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ISIS Expands Territory in the Middle East; Heatwave Bears Down on India; Violence Spikes in Baltimore
Aired May 27, 2015 - 04:00:00 ET
THIS IS A RUSH TRANSCRIPT. THIS COPY MAY NOT BE IN ITS FINAL FORM AND MAY BE UPDATED.
CARL AZUZ, CNN STUDENT NEWS ANCHOR: Welcome to your mid-week edition of CNN STUDENT NEWS. We`re catching you up on stories from around the world
and we`re doing it without commercials. I`m Carl Azuz.
First up, Iraqi forces say they`re fighting back. They`re trying to retake control of two provinces in western and central Iraq from the Islamic State
terrorist group. ISIS expanded its territory last week, capturing the city of Ramadi. It`s 70 miles away from the Iraqi capital Baghdad.
U.S. Defense Secretary Ashton Carter said that the Iraqi army in Ramadi vastly outnumbered the ISIS fighters but that it didn`t want to fight. An
Iraqi soldier put the blame on military leadership and said the army didn`t have enough supplies or support.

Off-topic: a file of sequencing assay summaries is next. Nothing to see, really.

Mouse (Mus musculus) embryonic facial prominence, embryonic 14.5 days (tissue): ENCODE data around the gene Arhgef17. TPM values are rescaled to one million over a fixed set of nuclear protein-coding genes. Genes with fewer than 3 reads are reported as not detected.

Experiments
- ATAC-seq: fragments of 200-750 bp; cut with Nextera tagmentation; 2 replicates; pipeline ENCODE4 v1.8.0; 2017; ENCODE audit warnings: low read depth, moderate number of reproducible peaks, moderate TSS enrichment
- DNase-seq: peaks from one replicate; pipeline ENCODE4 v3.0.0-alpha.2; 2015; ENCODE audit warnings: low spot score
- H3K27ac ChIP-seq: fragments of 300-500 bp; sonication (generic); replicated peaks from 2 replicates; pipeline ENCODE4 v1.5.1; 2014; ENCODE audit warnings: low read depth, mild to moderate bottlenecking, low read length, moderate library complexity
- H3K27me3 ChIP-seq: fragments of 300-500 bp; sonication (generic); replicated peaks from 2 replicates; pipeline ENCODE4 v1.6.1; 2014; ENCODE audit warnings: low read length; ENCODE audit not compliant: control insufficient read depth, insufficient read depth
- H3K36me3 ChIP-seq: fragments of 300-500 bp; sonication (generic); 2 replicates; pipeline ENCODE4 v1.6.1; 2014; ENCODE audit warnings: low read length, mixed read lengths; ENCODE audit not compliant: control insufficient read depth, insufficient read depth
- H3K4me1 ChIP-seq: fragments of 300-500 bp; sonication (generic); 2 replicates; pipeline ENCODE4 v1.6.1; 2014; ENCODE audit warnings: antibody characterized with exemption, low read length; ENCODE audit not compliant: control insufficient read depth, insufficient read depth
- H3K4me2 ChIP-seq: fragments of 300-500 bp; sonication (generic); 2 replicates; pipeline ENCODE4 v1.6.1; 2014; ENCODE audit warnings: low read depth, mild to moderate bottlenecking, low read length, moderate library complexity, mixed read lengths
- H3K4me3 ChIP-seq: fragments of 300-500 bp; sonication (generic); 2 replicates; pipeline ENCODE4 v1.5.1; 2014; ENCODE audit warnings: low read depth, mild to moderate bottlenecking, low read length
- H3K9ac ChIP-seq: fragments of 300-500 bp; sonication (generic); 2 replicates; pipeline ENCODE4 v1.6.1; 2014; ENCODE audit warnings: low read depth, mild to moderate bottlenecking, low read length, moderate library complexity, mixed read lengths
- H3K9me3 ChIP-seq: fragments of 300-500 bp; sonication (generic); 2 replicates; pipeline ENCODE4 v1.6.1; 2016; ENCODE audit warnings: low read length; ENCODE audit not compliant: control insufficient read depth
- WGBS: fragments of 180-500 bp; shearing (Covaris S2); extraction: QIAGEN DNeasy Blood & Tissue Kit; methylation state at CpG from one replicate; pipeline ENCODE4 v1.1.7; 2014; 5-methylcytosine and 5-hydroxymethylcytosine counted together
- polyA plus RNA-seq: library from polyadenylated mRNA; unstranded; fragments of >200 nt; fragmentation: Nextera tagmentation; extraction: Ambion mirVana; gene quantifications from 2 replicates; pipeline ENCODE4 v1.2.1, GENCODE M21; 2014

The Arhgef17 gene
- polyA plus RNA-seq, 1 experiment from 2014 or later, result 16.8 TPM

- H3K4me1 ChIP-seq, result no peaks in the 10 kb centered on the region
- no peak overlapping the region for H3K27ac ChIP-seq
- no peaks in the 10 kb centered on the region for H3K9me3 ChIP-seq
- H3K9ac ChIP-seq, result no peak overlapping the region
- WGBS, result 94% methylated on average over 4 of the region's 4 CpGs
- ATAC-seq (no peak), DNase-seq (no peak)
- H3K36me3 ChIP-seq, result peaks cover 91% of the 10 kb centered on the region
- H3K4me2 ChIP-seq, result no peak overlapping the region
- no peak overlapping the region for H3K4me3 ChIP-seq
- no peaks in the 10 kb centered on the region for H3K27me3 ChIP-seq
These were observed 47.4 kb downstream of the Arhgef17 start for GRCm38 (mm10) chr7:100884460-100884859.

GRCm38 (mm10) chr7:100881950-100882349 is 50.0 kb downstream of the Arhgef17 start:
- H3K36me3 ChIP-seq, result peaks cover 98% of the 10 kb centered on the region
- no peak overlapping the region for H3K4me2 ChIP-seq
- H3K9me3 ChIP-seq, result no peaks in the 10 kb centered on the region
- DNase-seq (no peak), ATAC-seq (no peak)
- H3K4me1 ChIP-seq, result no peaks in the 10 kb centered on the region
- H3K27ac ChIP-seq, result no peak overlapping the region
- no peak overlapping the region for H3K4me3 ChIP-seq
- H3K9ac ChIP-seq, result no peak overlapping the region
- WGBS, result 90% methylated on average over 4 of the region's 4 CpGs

But all this has renewed international pressure on the U.S. government, to do more to fight ISIS, following the terrorist group`s two key victories
NIC ROBERTSON, CNN SENIOR INTERNATIONAL CORRESPONDENT (voice-over): Arguably, this is the terror group`s best week in a year. Combine their
battlefield successes, ISIS` biggest strategic gains since they swept across Iraq last summer.
In Syria, the radical Islamists now control more than half the country, according to the Syrian Observatory for Human Rights. The latest attack
added more oil and gas fields, more ancient artifacts, and a key highway intersection, all potential money owners. They also cemented their control
of Syria`s border crossings into Iraq, taking Tanf, the last outside the Kurdish region not already under their control. Their advances at times
hard to follow.